For some par­ents, the word “pun­ish­ment” is asso­ci­at­ed with kneel­ing in buck­wheat or with a large offi­cer’s belt. It is dif­fi­cult to deny this: the old­er gen­er­a­tion was brought up dif­fer­ent­ly, and ear­li­er there was a time when phys­i­cal pun­ish­ment of chil­dren was not con­sid­ered any­thing bad. “If you spare the rod, you will spoil the child,” they said then.

Mod­ern par­ents belong to a new gen­er­a­tion, and now spank­ing with net­tles seems to be a real sadism, and not a sophis­ti­cat­ed way of edu­ca­tion. The same applies to any kind of flip flops and cuffs.

Ques­tions arise: it turns out that it is not worth pun­ish­ing chil­dren at all? What and who will then grow out of them? Is it pos­si­ble to raise a wor­thy per­son with­out pun­ish­ment? What to do if the child is seri­ous­ly at fault?
Let’s fig­ure it out togeth­er.

Necessity and inevitability of punishments

In fact, there is noth­ing wrong with the word “pun­ish­ment”. Nowa­days, it is often asso­ci­at­ed exclu­sive­ly with phys­i­cal strength, but this is not at all the case. If you look in the explana­to­ry dic­tio­nary, you can see the fol­low­ing def­i­n­i­tion:The mea­sure of influ­ence on the one who com­mit­ted the offense”.

Why pun­ish chil­dren?

The lead­ing task of pun­ish­ment is to help the child under­stand his wrong deeds and actions, real­ize their con­se­quences and find a way to cor­rect mis­takes.

In oth­er words, the pun­ish­ment should actu­al­ly make life eas­i­er for the baby. To make him smarter, more expe­ri­enced, more tol­er­ant, more respon­si­ble, more seri­ous, kinder. If the child under­stands the con­nec­tion between mis­con­duct and pun­ish­ment, then he will devel­op the abil­i­ty to estab­lish cause-and-effect rela­tion­ships, ana­lyze, and make pre­dic­tions. This will guide him along an eth­i­cal path and even (espe­cial­ly in ado­les­cence, when a rebel­lious spir­it wakes up in many), will help to absorb not only moral, but also legal norms.

How not to punish

Before talk­ing about the cor­rect pun­ish­ments, it is worth talk­ing about what is absolute­ly impos­si­ble to do. Pun­ish­ing chil­dren is not a way to relieve stress by throw­ing out the accu­mu­lat­ed neg­a­tiv­i­ty. That’s why pro­hib­it­ed:

  1. Com­mit phys­i­cal vio­lence, which includes such meth­ods as dous­ing with ice water, beat­ing, pulling hair, using a belt, etc., and sim­ple spank­ing;
  2. Deprive chil­dren of vital things (sleep, food, warm clothes, com­mu­ni­ca­tion);
  3. Com­mit psy­cho­log­i­cal vio­lence (shout­ing, intim­i­da­tion, wav­ing, insults, humil­i­a­tion);
  4. Pun­ish for igno­rance. If a child first saw a cat and pulled it by the tail, you should not scold the baby — the infor­ma­tion that the ani­mal is in pain is not known to him. Anoth­er thing is when an explana­to­ry con­ver­sa­tion has already been held with a son or daugh­ter, per­haps even more than once;
  5. Pun­ish in a dis­pro­por­tion­ate amount. If a child demon­stra­tive­ly tore a book, then it is not worth pun­ish­ing him with a ban on walks for all three sum­mer months;
  6. Pun­ish for rest­less­ness, exces­sive activ­i­ty, curios­i­ty, or, on the con­trary, for slow­ness, low moti­va­tion;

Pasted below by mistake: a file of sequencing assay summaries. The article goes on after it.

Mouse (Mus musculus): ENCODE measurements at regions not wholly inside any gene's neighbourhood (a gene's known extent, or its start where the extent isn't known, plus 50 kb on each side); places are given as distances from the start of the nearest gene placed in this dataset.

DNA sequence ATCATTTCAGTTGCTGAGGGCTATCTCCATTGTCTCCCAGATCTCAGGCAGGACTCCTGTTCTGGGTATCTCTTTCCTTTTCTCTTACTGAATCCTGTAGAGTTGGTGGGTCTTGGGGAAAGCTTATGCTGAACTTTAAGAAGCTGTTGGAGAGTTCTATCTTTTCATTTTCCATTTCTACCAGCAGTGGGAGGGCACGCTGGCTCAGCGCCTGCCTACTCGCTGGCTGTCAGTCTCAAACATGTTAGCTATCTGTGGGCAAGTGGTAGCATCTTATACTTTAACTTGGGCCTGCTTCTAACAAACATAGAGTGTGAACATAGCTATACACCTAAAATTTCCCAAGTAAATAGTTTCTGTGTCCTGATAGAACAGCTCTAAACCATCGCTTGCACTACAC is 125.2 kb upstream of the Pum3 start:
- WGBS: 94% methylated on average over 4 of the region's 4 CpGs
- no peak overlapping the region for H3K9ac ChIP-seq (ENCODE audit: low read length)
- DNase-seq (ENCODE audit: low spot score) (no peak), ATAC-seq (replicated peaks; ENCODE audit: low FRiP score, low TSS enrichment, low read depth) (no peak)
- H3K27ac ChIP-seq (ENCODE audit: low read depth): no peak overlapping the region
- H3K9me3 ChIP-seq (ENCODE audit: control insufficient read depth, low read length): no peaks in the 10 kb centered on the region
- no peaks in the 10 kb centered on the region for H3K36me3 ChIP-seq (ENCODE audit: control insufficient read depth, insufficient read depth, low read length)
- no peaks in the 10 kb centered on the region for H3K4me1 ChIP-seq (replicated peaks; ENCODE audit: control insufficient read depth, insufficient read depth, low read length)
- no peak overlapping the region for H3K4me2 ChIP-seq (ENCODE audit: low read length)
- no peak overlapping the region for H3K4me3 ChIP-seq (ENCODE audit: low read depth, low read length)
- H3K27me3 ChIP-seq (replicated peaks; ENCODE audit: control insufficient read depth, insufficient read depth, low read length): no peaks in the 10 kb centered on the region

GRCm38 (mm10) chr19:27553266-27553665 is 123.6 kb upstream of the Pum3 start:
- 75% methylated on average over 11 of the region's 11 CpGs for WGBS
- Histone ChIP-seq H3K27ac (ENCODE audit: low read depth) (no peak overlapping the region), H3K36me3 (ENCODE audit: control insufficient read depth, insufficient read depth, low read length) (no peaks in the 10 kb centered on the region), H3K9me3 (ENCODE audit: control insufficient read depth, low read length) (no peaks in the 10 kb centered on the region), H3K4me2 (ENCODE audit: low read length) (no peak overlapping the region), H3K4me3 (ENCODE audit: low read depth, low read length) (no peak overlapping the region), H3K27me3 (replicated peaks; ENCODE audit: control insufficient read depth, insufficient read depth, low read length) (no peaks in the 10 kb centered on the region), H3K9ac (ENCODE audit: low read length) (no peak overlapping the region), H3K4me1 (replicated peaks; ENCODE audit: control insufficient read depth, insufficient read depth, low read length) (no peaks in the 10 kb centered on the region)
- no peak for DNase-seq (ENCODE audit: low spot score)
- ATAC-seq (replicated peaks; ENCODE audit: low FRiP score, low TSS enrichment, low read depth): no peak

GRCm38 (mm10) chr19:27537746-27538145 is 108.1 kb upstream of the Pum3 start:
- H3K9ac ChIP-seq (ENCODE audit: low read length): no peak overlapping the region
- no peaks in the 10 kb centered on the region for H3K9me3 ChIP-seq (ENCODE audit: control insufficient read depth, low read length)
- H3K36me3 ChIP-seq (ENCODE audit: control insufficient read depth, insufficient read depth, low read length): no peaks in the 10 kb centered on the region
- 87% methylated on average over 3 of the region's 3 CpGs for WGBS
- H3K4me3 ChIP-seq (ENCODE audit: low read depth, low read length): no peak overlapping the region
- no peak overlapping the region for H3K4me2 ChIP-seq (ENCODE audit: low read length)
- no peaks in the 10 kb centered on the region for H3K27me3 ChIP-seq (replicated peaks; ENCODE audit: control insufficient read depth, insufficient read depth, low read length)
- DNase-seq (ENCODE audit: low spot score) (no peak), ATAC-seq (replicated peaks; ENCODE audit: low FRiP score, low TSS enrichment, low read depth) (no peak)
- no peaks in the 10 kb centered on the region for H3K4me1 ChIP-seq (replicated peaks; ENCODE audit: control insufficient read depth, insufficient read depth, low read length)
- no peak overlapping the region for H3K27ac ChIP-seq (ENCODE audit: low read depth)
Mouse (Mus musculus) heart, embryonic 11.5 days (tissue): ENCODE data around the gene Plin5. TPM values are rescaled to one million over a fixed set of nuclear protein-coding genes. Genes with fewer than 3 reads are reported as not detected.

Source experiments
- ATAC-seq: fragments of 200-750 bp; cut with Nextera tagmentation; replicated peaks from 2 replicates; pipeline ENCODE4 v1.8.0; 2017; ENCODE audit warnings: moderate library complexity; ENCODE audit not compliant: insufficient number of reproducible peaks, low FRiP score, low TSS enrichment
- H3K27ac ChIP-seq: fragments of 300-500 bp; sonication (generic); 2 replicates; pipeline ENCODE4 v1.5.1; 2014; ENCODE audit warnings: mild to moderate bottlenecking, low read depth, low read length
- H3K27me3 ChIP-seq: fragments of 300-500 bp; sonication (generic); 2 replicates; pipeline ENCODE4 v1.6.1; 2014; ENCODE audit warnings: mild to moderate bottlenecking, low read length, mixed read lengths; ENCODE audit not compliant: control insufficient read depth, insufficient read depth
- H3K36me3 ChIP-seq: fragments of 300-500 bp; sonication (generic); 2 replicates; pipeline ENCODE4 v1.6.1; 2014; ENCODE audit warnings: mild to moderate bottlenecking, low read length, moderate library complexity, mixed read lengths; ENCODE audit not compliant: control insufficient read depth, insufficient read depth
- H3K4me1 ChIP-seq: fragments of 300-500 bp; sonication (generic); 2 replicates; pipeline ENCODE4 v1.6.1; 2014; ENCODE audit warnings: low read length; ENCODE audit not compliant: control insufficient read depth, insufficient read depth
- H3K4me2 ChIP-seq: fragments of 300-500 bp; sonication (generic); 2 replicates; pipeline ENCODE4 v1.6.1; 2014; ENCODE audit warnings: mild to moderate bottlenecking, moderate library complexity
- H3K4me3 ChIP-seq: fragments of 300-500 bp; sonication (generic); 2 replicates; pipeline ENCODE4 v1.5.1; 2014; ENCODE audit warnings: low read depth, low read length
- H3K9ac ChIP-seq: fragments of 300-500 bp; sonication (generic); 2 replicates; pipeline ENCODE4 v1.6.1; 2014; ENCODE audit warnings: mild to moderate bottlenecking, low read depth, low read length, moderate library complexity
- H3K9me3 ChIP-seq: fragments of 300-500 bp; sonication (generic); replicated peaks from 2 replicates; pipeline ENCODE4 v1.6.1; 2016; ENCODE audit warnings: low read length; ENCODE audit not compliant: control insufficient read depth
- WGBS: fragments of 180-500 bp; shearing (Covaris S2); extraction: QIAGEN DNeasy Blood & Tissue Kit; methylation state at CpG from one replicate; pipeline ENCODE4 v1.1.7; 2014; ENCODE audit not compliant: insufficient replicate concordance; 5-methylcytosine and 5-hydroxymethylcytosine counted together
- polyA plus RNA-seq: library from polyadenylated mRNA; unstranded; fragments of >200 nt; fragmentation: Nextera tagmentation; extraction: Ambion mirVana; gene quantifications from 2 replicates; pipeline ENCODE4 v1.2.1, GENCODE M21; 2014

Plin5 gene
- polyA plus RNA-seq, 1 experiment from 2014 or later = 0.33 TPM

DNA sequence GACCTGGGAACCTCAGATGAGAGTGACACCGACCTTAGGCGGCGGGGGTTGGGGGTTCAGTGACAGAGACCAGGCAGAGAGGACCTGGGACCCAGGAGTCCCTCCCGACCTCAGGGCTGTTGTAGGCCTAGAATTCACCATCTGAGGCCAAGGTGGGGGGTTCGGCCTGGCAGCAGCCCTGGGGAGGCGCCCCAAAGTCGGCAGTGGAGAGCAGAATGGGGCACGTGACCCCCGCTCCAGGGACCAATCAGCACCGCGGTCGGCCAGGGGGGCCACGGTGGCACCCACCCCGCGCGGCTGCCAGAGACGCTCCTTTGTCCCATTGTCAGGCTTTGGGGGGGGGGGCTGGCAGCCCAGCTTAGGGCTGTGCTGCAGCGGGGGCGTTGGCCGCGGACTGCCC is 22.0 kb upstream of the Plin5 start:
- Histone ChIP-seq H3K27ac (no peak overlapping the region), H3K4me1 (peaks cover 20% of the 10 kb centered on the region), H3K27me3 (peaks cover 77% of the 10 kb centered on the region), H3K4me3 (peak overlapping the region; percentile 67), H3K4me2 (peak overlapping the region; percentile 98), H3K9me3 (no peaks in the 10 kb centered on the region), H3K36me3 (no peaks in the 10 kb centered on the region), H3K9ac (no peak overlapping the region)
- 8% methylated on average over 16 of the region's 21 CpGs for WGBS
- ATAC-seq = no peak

7. Pun­ish for neg­li­gence (bro­ken vase, soiled trousers, etc.).

What can be punished and when to start doing it

Psy­chol­o­gists say that the intro­duc­tion of pun­ish­ments should begin at the age of three, when the child begins to devel­op the abil­i­ty to estab­lish causal rela­tion­ships. Up to this point, it is rec­om­mend­ed only to talk with the baby, explain­ing what is bad and what is good.

From the point of view of spe­cial­ists, it is per­mis­si­ble to pun­ish chil­dren for:

  • insult­ing oth­er peo­ple;
  • the use of force against ani­mals and peo­ple, if the force was not used for pro­tec­tion;
  • lying for per­son­al gain;
  • vio­la­tion of the agreed rules of con­duct (for exam­ple, the school char­ter);
  • theft.

How to properly punish children

Being able to pun­ish cor­rect­ly means being a strict par­ent, but inspir­ing con­fi­dence in the child. As part of a com­pe­tent pun­ish­ment, it is per­mis­si­ble:

⟩ deprive the child of enter­tain­ment (cin­e­ma, going to the water park — but only if this was not pre­vi­ous­ly agreed) or pock­et mon­ey for a cer­tain peri­od;

⟩ put the baby on a “pun­ish­ment chair” or put it in a cor­ner for a while — so the child will be alone with his thoughts, calm down, think;

⟩ to pun­ish jok­ing­ly: ask to sit down 15 times, clean the clos­et, vac­u­um, read a poem with expres­sion on the top­ic of your mis­con­duct, com­pose a the­mat­ic fable;

⟩ to ask the child to think about his mis­con­duct and talk about the con­clu­sions that he made — this is rather not a pun­ish­ment, but an impor­tant oppor­tu­ni­ty to dis­cuss togeth­er the con­se­quences of what was done and main­tain con­tact with the child;

Yes — do not for­get about edu­ca­tion­al con­ver­sa­tions (why you can’t do this) and cor­rect­ing mis­takes.
Dis­cuss with the child what hap­pened and ask him how he him­self thinks — how you can cor­rect your mis­takes and how to pre­vent the rep­e­ti­tion of an unpleas­ant sto­ry. Some­times a sin­cere apol­o­gy is enough, and some­times more seri­ous steps come into play. It is impor­tant that the con­ver­sa­tion be in a calm and respect­ful tone.

Pun­ish­ment is not the death penal­ty. This is an excel­lent edu­ca­tion­al method, espe­cial­ly when it is car­ried out accord­ing to the rules. The main thing that moms and dads need to remem­ber is that it is impor­tant to love a child no mat­ter what. His behav­ior may be defi­ant, con­tro­ver­sial, unac­cept­able, or requir­ing a strict revi­sion of edu­ca­tion­al mea­sures. How­ev­er, the child should know that even after his mis­deeds he is loved and accept­ed.